PITTSBURGH (KDKA) — Pittsburgh synagogue shooting suspect Robert Bowers fits the profile of a lone wolf, someone with few if any friends who cultivated a secret life of hate on the internet.READ MORE: COVID-19 In Pittsburgh: Allegheny County Reports 994 New Cases, 12 Additional Deaths Over 72 Hours
Bowers grew up in a home in Baldwin with his mother. He never graduated from Baldwin High School.
He kicked around town and lived in Dormont from 1999 to 2004.
Police said they had five encounters with him, four of those no more serious than a traffic citation.
But in 2004, police responded to Bowers’ apartment on what they call a medical situation. The chief says he is prohibited by law to speak about the nature of that call, but sources close to the investigation say Bowers threatened to kill himself.READ MORE: COVID-19 In Pennsylvania: State Reports 3-Day Total Of 11,208 New Cases, 105 More Deaths
According to those law enforcement sources, who spoke on the condition of anonymity, officers responded to the potential suicide call and were able to talk Bowers out of killing himself. The same sources say Bowers agreed to voluntarily commit himself to a mental health clinic, but never followed through.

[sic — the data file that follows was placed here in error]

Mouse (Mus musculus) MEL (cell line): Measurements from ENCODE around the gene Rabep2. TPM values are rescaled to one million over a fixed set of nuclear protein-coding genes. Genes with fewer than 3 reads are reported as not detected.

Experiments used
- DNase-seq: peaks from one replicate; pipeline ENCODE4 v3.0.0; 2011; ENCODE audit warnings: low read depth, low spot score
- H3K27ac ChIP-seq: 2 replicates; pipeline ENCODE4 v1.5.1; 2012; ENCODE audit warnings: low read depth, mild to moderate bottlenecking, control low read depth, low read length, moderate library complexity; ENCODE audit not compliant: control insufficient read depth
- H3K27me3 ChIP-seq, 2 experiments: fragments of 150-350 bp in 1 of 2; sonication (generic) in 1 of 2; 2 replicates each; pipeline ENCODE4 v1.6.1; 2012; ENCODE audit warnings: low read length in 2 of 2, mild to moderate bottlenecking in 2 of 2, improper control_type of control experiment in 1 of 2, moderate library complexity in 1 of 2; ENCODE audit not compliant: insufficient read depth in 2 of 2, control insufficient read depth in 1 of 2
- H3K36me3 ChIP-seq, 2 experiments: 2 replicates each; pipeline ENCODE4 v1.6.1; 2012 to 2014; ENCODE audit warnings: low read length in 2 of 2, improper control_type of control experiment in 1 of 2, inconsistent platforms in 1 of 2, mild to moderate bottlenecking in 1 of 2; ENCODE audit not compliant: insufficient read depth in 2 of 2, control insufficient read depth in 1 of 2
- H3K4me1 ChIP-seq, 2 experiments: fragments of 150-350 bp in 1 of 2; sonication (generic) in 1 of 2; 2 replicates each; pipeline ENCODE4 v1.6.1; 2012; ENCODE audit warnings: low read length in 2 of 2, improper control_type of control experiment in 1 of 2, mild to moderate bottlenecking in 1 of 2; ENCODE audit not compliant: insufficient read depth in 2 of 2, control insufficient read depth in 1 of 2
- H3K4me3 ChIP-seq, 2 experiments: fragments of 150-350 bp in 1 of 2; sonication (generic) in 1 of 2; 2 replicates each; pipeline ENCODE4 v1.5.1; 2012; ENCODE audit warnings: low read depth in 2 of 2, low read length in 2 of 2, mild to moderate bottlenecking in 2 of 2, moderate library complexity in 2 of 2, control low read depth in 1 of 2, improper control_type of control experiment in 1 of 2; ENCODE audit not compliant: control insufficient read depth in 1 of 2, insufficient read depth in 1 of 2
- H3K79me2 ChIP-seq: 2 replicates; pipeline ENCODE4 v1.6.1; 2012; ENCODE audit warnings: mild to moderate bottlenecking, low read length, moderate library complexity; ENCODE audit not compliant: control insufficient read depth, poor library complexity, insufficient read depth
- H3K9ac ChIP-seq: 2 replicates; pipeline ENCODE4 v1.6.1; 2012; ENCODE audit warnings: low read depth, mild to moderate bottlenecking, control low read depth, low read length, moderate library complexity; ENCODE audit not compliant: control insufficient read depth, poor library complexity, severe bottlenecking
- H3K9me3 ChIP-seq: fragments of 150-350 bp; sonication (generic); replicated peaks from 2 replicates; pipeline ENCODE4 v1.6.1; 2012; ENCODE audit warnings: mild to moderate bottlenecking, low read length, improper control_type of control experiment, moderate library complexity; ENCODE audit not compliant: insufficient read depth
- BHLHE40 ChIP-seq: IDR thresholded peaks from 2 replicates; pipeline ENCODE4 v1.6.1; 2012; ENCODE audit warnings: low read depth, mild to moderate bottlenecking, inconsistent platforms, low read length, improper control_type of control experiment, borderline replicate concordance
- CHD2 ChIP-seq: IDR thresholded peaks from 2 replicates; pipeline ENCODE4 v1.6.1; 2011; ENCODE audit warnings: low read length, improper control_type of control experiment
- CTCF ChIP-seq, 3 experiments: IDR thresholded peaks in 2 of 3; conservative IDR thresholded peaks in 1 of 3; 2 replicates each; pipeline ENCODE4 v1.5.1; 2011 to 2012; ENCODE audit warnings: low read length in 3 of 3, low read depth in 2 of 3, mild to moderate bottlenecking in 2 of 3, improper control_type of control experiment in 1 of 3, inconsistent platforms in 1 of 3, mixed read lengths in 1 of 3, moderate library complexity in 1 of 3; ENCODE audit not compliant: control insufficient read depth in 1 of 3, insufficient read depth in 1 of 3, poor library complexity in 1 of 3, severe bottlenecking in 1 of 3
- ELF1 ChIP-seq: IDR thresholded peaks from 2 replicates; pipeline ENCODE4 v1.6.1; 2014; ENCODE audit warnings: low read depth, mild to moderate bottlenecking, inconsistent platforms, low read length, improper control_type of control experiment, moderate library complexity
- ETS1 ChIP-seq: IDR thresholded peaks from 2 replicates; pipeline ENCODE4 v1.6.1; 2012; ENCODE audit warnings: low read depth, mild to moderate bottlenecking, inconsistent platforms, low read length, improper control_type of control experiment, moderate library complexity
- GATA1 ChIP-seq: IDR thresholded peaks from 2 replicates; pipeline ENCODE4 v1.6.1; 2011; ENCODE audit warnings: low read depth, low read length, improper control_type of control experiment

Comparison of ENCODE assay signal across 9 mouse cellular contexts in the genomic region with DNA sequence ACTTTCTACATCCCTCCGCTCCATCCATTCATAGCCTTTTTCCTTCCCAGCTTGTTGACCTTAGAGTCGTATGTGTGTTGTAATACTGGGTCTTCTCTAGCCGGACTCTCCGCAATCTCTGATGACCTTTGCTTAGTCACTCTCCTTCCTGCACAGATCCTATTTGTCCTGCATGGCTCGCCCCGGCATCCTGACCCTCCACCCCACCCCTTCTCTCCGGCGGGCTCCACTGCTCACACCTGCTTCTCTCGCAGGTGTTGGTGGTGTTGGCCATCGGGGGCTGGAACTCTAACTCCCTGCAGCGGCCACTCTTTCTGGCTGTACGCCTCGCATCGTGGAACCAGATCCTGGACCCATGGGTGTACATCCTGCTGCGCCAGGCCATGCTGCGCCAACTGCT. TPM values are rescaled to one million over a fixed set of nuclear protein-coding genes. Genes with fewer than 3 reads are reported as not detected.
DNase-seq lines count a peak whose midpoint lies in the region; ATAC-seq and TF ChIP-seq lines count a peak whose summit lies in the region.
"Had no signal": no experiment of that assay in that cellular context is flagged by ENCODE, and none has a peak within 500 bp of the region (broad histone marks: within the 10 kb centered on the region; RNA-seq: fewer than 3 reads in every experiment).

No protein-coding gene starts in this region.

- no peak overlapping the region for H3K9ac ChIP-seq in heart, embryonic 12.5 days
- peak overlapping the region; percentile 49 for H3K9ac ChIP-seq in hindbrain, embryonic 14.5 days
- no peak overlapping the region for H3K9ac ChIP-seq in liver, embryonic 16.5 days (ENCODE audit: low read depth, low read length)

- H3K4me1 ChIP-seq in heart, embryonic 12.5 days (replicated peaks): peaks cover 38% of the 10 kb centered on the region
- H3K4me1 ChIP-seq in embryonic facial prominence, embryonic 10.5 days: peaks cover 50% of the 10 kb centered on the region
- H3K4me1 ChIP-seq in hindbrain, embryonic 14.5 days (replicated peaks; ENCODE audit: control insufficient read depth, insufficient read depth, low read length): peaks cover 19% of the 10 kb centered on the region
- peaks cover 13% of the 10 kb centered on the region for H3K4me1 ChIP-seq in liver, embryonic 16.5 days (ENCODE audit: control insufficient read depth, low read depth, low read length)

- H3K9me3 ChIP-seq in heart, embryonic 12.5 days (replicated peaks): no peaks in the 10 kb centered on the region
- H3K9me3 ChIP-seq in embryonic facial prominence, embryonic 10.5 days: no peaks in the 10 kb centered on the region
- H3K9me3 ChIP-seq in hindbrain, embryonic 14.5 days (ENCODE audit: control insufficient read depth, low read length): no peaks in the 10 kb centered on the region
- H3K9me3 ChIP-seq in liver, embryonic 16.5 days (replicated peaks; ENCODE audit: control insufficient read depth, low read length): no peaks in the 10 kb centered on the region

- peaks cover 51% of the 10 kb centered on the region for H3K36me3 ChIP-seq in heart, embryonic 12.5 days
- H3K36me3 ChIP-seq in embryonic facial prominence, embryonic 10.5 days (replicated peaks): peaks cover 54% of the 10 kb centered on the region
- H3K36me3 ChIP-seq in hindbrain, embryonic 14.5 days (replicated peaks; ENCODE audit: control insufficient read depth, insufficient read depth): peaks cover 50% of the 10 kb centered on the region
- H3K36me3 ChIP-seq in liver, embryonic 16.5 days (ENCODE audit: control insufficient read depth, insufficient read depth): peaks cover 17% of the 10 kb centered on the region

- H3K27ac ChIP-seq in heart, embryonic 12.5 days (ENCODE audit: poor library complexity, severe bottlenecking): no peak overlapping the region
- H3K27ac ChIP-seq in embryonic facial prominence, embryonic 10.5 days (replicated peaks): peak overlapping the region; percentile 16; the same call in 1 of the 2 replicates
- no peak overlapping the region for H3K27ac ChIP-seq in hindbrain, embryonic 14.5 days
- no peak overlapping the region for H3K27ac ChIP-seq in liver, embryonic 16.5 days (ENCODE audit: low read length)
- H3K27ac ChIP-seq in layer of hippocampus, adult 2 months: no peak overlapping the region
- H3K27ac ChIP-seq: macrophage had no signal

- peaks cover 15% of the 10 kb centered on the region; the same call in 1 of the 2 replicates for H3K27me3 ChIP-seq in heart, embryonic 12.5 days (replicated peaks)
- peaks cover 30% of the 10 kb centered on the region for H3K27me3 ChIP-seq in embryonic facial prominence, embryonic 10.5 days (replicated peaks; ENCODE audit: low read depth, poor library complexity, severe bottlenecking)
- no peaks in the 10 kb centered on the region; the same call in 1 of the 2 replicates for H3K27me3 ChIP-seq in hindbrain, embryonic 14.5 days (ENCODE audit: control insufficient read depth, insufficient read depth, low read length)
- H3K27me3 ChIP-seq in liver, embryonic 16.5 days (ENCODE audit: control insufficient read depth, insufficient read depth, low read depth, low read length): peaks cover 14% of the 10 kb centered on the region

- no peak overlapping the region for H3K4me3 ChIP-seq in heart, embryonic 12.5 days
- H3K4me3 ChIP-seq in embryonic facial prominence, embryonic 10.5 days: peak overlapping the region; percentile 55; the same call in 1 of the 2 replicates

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Little is known about his life after that, just that he had found work as a truck driver — and he began posting virulent anti-Semitic statements on the internet and engaged in conspiracy theories about Jews and immigrants invading the country with the intent to overthrow America.
Investigators will now work to determine if those ravings were fueled by hate, mental illness or both.MORE NEWS: Sources: U.S. Representative Mike Doyle To Announce He Is Not Seeking Re-Election In 2022
Mental health records are confidential, but if there are any, they will be of interest to federal investigators who are trying to determine just how and why Bowers committed this horrible act.